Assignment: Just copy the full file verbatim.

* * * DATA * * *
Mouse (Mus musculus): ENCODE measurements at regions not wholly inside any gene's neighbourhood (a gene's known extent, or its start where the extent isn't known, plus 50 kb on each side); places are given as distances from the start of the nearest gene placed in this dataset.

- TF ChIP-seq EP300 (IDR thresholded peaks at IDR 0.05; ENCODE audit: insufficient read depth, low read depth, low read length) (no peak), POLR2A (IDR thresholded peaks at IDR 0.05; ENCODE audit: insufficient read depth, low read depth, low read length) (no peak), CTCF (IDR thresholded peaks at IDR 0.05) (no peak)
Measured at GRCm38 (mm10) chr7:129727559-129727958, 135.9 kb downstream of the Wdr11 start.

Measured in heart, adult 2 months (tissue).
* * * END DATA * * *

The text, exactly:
Mouse (Mus musculus): ENCODE measurements at regions not wholly inside any gene's neighbourhood (a gene's known extent, or its start where the extent isn't known, plus 50 kb on each side); places are given as distances from the start of the nearest gene placed in this dataset.

- TF ChIP-seq EP300 (IDR thresholded peaks at IDR 0.05; ENCODE audit: insufficient read depth, low read depth, low read length) (no peak), POLR2A (IDR thresholded peaks at IDR 0.05; ENCODE audit: insufficient read depth, low read depth, low read length) (no peak), CTCF (IDR thresholded peaks at IDR 0.05) (no peak)
Measured at GRCm38 (mm10) chr7:129727559-129727958, 135.9 kb downstream of the Wdr11 start.

Measured in heart, adult 2 months (tissue).